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Federated Identity Management: A consensus based approach towards solving the KYC problem

Why there is a need to develop a new method of addressing the KYC problem.

A Tangential Stroll

Ask anyone who has ever owned a mobile phone (or two) and an email address (or two) and they will tell you, managing contacts can be a pain in the ass!

Despite all the advances made in apps, OS, APIs, data sharing, etc. contact management remains to be a stone under everyone’s shoe.

I’ve always wondered why it is so difficult to sync contacts and remove duplicate entries, etc. Turns out, just like each contact app is different in nomenclature and fields, so is the world on the whole.

Addresses, Telephone, ZIP Codes, State/Provinces etc. and the whole method of addressing each other varies from country to country.

I don’t cite all this from a theoretical view point, but rather from experience. Consider the following four issues I faced recently:

  1. I worked for fintech startup for a year. When I left, I literally spent a day, going through my emails, and writing emails to all my contacts that I would no longer be working at XYZ and now you can reach me at the following email address/contact number. Despite this, a lot many people did not bother to update their contact databases, not everyone uses LinkedIn and many forgot how to get in touch with me (despite having told them so).
  2. I had no way of forcing a change of the contact number, email, etc. that they have of me.
  3. I wanted to offer some reference bridge. Faisal Khan, independent consultant (as the latest update) and they can see that I was once holding the position of ABC at XYZ Inc. (a reference for them to say, “Oh yeah! That Faisal!”)
  4. Likewise, I wonder the same in reverse. I sometimes send an email out, only to find out, it bounces back or the person is no longer working there. I can find them through LinkedIn (if they are on it) and then need to send them a message to obtain their latest coordinates for communication.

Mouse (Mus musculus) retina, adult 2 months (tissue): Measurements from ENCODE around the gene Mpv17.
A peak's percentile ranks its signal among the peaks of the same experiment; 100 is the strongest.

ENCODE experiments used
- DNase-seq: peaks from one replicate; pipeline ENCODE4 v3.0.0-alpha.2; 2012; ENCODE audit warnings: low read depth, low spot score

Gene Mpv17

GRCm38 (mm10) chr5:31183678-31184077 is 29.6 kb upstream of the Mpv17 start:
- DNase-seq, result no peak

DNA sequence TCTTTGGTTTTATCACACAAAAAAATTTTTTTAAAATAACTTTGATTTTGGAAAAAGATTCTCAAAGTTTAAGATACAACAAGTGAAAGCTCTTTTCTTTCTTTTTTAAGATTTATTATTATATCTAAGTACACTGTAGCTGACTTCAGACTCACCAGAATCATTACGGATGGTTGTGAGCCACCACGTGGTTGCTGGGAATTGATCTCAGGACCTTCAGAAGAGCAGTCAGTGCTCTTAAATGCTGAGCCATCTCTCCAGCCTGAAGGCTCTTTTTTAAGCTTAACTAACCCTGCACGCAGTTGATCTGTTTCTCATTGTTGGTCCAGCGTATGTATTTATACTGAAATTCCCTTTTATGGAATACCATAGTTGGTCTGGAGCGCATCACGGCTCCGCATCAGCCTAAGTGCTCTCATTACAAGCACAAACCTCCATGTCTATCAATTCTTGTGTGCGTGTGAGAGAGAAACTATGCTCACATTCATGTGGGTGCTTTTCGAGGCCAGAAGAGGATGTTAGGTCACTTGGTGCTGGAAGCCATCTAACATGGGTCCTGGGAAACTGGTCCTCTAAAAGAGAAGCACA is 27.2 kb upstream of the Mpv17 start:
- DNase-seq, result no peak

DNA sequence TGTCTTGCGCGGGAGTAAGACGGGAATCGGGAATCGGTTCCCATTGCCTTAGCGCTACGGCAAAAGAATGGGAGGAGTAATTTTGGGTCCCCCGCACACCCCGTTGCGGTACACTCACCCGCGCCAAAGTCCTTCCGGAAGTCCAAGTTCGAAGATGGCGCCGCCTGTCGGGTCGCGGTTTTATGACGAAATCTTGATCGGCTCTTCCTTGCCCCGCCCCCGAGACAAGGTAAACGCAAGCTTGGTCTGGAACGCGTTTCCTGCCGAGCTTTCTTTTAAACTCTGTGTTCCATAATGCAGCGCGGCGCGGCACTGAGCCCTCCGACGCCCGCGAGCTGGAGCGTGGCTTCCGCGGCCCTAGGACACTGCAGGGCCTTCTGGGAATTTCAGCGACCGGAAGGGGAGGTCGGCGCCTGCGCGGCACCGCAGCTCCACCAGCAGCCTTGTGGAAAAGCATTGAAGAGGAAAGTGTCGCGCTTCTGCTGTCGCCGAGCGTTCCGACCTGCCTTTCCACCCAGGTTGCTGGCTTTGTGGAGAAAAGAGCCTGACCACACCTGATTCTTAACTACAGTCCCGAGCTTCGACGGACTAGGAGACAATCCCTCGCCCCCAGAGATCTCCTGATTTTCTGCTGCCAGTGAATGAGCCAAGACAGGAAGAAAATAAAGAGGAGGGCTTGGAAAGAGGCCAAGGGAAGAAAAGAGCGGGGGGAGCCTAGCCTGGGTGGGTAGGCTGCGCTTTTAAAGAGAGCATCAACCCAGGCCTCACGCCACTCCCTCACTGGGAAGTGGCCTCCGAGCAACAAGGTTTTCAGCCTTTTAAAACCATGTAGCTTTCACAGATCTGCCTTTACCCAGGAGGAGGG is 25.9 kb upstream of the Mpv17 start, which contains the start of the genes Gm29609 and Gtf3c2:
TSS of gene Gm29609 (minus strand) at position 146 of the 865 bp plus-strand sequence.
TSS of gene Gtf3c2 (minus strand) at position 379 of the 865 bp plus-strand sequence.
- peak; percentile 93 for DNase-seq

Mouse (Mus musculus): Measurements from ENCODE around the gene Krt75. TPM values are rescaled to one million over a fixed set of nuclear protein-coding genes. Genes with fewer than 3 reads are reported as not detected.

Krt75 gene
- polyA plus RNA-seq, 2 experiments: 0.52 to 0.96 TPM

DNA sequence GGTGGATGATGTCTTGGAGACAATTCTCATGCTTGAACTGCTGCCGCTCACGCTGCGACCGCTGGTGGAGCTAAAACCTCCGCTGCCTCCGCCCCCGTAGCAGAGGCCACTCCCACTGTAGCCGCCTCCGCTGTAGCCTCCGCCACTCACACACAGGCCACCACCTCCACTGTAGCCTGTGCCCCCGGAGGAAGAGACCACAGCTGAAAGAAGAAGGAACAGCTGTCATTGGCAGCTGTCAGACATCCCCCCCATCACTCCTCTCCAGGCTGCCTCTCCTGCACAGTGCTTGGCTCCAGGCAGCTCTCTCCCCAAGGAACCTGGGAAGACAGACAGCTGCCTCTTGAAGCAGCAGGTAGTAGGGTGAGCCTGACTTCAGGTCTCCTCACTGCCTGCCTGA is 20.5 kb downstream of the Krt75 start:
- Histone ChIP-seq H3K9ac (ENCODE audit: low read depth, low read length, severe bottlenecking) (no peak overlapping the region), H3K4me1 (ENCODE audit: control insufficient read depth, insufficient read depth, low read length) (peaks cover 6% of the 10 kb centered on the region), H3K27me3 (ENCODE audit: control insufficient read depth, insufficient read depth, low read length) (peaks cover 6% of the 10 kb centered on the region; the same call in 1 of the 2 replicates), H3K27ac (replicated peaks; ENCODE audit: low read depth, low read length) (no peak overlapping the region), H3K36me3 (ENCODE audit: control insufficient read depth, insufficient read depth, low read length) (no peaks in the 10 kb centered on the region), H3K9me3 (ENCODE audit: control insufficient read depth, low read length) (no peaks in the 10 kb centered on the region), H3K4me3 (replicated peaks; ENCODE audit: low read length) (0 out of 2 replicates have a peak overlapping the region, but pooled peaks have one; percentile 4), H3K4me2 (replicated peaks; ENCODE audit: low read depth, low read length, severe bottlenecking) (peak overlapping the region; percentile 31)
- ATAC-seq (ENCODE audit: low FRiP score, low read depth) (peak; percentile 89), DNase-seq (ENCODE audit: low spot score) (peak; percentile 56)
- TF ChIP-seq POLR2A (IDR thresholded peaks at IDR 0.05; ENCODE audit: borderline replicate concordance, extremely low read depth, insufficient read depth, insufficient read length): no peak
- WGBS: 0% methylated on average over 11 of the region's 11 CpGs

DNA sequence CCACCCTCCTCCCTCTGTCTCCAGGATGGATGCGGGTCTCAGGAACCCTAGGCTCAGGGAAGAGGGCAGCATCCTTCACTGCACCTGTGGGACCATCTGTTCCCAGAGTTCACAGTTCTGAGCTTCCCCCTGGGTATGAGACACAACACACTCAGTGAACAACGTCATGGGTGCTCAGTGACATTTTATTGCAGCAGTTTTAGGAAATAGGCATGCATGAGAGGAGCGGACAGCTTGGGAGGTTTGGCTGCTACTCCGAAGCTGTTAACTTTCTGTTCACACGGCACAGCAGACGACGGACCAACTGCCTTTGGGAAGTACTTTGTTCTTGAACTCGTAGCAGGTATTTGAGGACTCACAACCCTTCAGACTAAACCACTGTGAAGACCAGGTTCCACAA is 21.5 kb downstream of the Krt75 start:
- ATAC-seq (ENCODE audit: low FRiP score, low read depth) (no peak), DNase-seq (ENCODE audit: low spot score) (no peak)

All this is wasted hours and computer cycles. Anyway, it is what it is, and not much changes are expected. I’ve resigned to the fact, that LinkedIn perhaps remains the best source, yet surprisingly a very minority of people don’t update or use LinkedIn.

Switching Gears…

Before I talk about the grand ol’ idea of a Federated Identity Management System, let me digress for a few minutes.

Recently I was registering for Bitcoin wallets and trading accounts on various different websites, where I was plagued with the problem of providing my contact information over and over again. What was even more frustrating, the KYC documents that I had to upload.

The passport scan is easy, one two websites, my scan size was too large, more than the permissible file size, so I reduced it, then the analyzing software could not make head or tail of the uploaded image, so I had to scan again, keeping the file size a hairline below the cut-off-limit and it worked. Boy they sure made me work for it.

Then I hit a brick wall. Not once. Not twice, but four, five and six times.

Almost every website wanted a proof of address. Now I live in a joint-family house, the bills are in the name of my late mother/father. I don’t own a landline, so no bills there. I don’t own or use credit cards, so no CC bill. The gas bill is in the name of the address, there is no cable bill, so how do I provide proof of address.

  • I have a mobile phone bill (post-paid), but it is not accepted by any of the companies.
  • I have an internet bill in my name, again not accepted.
  • I have a wifi dongle bill that comes in my name to my address, again, not accepted.
  • I have electronic copies of my bank statement, again not accepted.

I literally called my bank up, got them to print a statement out, stamped it and got it signed off, only to have it rejected. The statement was printed on standard computer paper and not on any “white sheet with Colored Bank Logo and address” on it.

That too was rejected. W.T.F.

At this time I gave up in disgust and walked away.

In UAE for example, everything is P.O. Box based. The official PO Box and Physical address could very well be the same, but the declarations are different. There are subtle differences as how street addresses are addressed by each geographic territory. I’m sure the addressing taxonomy is very different in Maldives to that in Japan to that in Kenya.

In most cases, the address on an ID could suffice, but that is not accepted, because people move all the time, but the address on the ID is not updated. What about the people who don’t move or have up to date IDs?

The list can go on and on.

What we need is a new way to address KYC.

Questions leading towards an Idea.

Within the financial services (payments & banking) industry KYC remains a huge issue. Why? Because just like legacy system, today’s KYC being done by banks, is still very legacy. All what is being done is simple extraction of data as listed on these IDs and documents and running them against various databases, etc.

So let me ask a couple of pertinent questions & suggestions, bear with me on this: